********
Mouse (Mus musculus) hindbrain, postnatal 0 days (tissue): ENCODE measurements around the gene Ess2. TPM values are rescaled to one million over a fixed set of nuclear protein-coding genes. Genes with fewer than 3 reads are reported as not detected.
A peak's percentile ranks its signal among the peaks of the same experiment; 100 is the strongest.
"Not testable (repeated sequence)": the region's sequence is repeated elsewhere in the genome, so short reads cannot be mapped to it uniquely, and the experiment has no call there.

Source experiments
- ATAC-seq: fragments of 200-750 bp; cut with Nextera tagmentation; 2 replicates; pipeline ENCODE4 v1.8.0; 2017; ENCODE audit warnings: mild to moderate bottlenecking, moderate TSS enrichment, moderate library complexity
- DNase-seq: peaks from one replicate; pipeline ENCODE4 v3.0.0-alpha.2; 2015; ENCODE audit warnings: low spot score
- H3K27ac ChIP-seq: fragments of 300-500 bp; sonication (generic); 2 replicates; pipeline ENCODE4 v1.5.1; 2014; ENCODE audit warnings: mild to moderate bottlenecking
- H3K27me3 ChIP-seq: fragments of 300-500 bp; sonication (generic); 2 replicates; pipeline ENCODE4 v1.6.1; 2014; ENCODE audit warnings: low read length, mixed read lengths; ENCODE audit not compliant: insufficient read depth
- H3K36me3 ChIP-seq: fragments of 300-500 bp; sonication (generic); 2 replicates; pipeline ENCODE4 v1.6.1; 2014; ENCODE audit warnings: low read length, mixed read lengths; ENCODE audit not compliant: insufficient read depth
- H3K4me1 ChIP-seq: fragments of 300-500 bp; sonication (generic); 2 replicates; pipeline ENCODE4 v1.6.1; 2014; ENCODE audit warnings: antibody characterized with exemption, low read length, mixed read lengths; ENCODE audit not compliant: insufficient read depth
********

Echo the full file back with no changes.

Mouse (Mus musculus) hindbrain, postnatal 0 days (tissue): ENCODE measurements around the gene Ess2. TPM values are rescaled to one million over a fixed set of nuclear protein-coding genes. Genes with fewer than 3 reads are reported as not detected.
A peak's percentile ranks its signal among the peaks of the same experiment; 100 is the strongest.
"Not testable (repeated sequence)": the region's sequence is repeated elsewhere in the genome, so short reads cannot be mapped to it uniquely, and the experiment has no call there.

Source experiments
- ATAC-seq: fragments of 200-750 bp; cut with Nextera tagmentation; 2 replicates; pipeline ENCODE4 v1.8.0; 2017; ENCODE audit warnings: mild to moderate bottlenecking, moderate TSS enrichment, moderate library complexity
- DNase-seq: peaks from one replicate; pipeline ENCODE4 v3.0.0-alpha.2; 2015; ENCODE audit warnings: low spot score
- H3K27ac ChIP-seq: fragments of 300-500 bp; sonication (generic); 2 replicates; pipeline ENCODE4 v1.5.1; 2014; ENCODE audit warnings: mild to moderate bottlenecking
- H3K27me3 ChIP-seq: fragments of 300-500 bp; sonication (generic); 2 replicates; pipeline ENCODE4 v1.6.1; 2014; ENCODE audit warnings: low read length, mixed read lengths; ENCODE audit not compliant: insufficient read depth
- H3K36me3 ChIP-seq: fragments of 300-500 bp; sonication (generic); 2 replicates; pipeline ENCODE4 v1.6.1; 2014; ENCODE audit warnings: low read length, mixed read lengths; ENCODE audit not compliant: insufficient read depth
- H3K4me1 ChIP-seq: fragments of 300-500 bp; sonication (generic); 2 replicates; pipeline ENCODE4 v1.6.1; 2014; ENCODE audit warnings: antibody characterized with exemption, low read length, mixed read lengths; ENCODE audit not compliant: insufficient read depth